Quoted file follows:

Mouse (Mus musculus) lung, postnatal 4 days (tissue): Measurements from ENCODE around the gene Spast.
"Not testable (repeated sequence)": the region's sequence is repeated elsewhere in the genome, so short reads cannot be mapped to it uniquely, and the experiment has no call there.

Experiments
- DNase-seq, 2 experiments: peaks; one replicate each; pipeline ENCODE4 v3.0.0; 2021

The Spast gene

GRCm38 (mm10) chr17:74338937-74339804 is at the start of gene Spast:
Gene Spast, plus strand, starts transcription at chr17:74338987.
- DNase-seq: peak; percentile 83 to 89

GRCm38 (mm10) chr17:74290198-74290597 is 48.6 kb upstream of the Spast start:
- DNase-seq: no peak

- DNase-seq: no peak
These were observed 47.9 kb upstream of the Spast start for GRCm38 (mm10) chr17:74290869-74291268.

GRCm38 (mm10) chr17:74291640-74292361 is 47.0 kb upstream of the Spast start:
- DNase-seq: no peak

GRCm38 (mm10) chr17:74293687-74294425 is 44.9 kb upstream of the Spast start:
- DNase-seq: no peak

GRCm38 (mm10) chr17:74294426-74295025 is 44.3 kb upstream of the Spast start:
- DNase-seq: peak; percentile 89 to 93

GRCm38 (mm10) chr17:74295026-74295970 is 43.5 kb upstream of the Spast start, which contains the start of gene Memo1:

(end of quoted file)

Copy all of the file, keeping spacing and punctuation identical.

Mouse (Mus musculus) lung, postnatal 4 days (tissue): Measurements from ENCODE around the gene Spast.
"Not testable (repeated sequence)": the region's sequence is repeated elsewhere in the genome, so short reads cannot be mapped to it uniquely, and the experiment has no call there.

Experiments
- DNase-seq, 2 experiments: peaks; one replicate each; pipeline ENCODE4 v3.0.0; 2021

The Spast gene

GRCm38 (mm10) chr17:74338937-74339804 is at the start of gene Spast:
Gene Spast, plus strand, starts transcription at chr17:74338987.
- DNase-seq: peak; percentile 83 to 89

GRCm38 (mm10) chr17:74290198-74290597 is 48.6 kb upstream of the Spast start:
- DNase-seq: no peak

- DNase-seq: no peak
These were observed 47.9 kb upstream of the Spast start for GRCm38 (mm10) chr17:74290869-74291268.

GRCm38 (mm10) chr17:74291640-74292361 is 47.0 kb upstream of the Spast start:
- DNase-seq: no peak

GRCm38 (mm10) chr17:74293687-74294425 is 44.9 kb upstream of the Spast start:
- DNase-seq: no peak

GRCm38 (mm10) chr17:74294426-74295025 is 44.3 kb upstream of the Spast start:
- DNase-seq: peak; percentile 89 to 93

GRCm38 (mm10) chr17:74295026-74295970 is 43.5 kb upstream of the Spast start, which contains the start of gene Memo1: